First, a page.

BREAKING: Constitutional Court decides on diaspora vote

May 30, 2018
| Report Focus News

The Constitutional Court (ConCourt) today ruled that the Zimbabwean diaspora cannot vote from abroad.

The Court had reserved judgment in a matter in which three Zimbabweans living in the Diaspora are seeking the amendment of restrictive provisions of the Electoral Act, which precludes them from participating in the country’s electoral processes.

ConCourt judge Justice Elizabeth Gwaunza, who was leading the full bench, announced the court’s unanimous decision to reserve the determination after hearing submissions from advocate Thabani Mpofu, who was representing the three Zimbabwean citizens and Vernanda Munyoro, who was representing the State.

In his submissions, Mpofu said section 23(3) of the Electoral Act must be revisited, so as to enable the country’s citizens living abroad to be allowed to exercise their voting rights.

“There is no need for the Constitution to be amended instead it is the State that must amend its position,” Mpofu said in reference to section 23(3) of the Electoral Act, which prohibits any Zimbabwean citizen, who would have been living outside the country for over 12 months, to participate in the country’s electoral processes.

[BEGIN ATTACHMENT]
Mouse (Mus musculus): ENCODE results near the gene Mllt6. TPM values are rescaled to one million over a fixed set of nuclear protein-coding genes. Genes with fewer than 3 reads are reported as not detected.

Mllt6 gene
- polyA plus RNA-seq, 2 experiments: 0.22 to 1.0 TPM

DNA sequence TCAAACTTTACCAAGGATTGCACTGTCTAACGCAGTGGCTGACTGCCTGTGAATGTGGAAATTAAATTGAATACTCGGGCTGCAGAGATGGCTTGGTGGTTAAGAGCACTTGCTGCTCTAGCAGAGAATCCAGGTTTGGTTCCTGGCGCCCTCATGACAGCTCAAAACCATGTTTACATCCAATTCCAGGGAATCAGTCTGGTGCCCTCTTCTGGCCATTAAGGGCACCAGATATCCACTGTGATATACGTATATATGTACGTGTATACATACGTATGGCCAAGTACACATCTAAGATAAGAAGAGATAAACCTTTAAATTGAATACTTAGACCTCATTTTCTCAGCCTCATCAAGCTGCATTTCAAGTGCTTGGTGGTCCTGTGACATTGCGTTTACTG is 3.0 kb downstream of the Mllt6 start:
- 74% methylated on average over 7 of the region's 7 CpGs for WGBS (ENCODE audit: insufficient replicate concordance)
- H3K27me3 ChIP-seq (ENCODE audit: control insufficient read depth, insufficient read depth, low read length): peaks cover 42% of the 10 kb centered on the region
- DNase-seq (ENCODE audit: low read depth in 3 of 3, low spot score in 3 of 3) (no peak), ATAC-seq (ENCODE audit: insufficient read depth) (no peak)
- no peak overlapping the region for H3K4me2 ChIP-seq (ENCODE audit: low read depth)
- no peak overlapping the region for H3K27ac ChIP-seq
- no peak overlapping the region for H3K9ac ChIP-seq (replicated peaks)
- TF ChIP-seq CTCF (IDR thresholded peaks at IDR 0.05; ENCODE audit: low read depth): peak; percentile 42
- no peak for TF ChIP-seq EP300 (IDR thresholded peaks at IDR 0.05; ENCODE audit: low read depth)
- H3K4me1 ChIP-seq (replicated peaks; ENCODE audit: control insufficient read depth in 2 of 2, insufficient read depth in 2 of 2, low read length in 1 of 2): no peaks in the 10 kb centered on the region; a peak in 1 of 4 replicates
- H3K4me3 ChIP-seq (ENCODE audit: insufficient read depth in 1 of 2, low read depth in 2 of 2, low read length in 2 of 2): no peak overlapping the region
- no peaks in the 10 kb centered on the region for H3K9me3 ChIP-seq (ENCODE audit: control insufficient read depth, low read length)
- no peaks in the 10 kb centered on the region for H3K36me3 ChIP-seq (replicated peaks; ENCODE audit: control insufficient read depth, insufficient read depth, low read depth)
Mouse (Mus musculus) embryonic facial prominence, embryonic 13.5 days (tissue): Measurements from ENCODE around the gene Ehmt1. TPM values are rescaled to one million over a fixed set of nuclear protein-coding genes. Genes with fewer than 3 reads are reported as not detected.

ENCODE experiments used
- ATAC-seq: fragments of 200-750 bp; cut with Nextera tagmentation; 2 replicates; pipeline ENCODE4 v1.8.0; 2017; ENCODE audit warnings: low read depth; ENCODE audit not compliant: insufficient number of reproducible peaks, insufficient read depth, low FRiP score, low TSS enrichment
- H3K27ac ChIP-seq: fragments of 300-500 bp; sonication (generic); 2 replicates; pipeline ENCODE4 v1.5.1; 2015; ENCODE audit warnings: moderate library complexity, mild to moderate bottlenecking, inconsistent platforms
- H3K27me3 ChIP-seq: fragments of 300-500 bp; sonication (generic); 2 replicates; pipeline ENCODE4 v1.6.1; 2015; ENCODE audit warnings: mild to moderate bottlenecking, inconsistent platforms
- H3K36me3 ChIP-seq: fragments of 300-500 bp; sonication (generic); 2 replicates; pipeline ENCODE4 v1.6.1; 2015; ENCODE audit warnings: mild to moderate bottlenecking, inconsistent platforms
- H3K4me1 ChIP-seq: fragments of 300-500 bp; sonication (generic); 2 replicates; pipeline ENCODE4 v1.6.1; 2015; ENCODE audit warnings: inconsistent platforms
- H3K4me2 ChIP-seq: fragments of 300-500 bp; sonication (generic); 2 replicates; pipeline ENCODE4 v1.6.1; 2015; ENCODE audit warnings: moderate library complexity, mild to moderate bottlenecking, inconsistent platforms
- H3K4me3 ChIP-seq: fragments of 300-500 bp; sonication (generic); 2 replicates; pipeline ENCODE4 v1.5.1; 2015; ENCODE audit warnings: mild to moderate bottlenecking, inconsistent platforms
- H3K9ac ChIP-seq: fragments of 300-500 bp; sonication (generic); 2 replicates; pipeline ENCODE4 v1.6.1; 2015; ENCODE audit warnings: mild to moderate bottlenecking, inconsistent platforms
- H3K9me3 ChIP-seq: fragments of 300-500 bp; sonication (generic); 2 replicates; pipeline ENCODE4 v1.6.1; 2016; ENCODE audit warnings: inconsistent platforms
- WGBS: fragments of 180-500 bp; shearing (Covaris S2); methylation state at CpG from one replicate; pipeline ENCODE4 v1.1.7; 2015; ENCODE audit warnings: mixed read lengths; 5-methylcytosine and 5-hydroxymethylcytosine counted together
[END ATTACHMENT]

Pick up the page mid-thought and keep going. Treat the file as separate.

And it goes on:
“If the Constitution allows them (Diasporans) to remain on the voters’ roll, that’s the end of the matter, but currently, they are not allowed to participate in the country’s electoral processes for staying out of the country for over 12 months.”

In her submissions, Munyoro said only Zimbabweans living outside the country on national duty were eligible to vote, but those that left because of socio-economic problems could not be allowed to enjoy the same treatment.

“Our Constitution did not anticipate there would be Diasporans, as is the case today and, therefore, what is contained in the Electoral Act is constitutional,” Munyoro said, adding people vote according to their constituencies and those living in the Diaspora would be eligible to cast their votes only if they were registered voters.

Through their lawyers from the Zimbabwe Lawyers for Human Rights (ZLHR) and the Southern Africa Litigation Centre (SALC), Gabriel Shumba, Sibonile Mfumisi, who are both based in South Africa, and one Darlington Nyambiya, who is based in Britain, want the Justice minister and the Zimbabwe Electoral Commission (Zec), among other respondents, to facilitate the amendment of the Electoral Act.

It was the trio’s argument that the residents’ requirements imposed under the Electoral Act are unconstitutional.

The new Constitution provides for political rights, allows for every citizen of Zimbabwe to participate in political processes, regardless of their location and thus wants some of the restrictive provisions of the Act to be struck off the country’s statutes.

ZLHR and SALC also cited Zec chairperson Justice Pricilla Chigumba, Foreign Affairs minister Sibusiso Moyo, Finance and Economic Development minister Patrick Chinamasa and the Attorney-General Prince Machaya as co-respondents.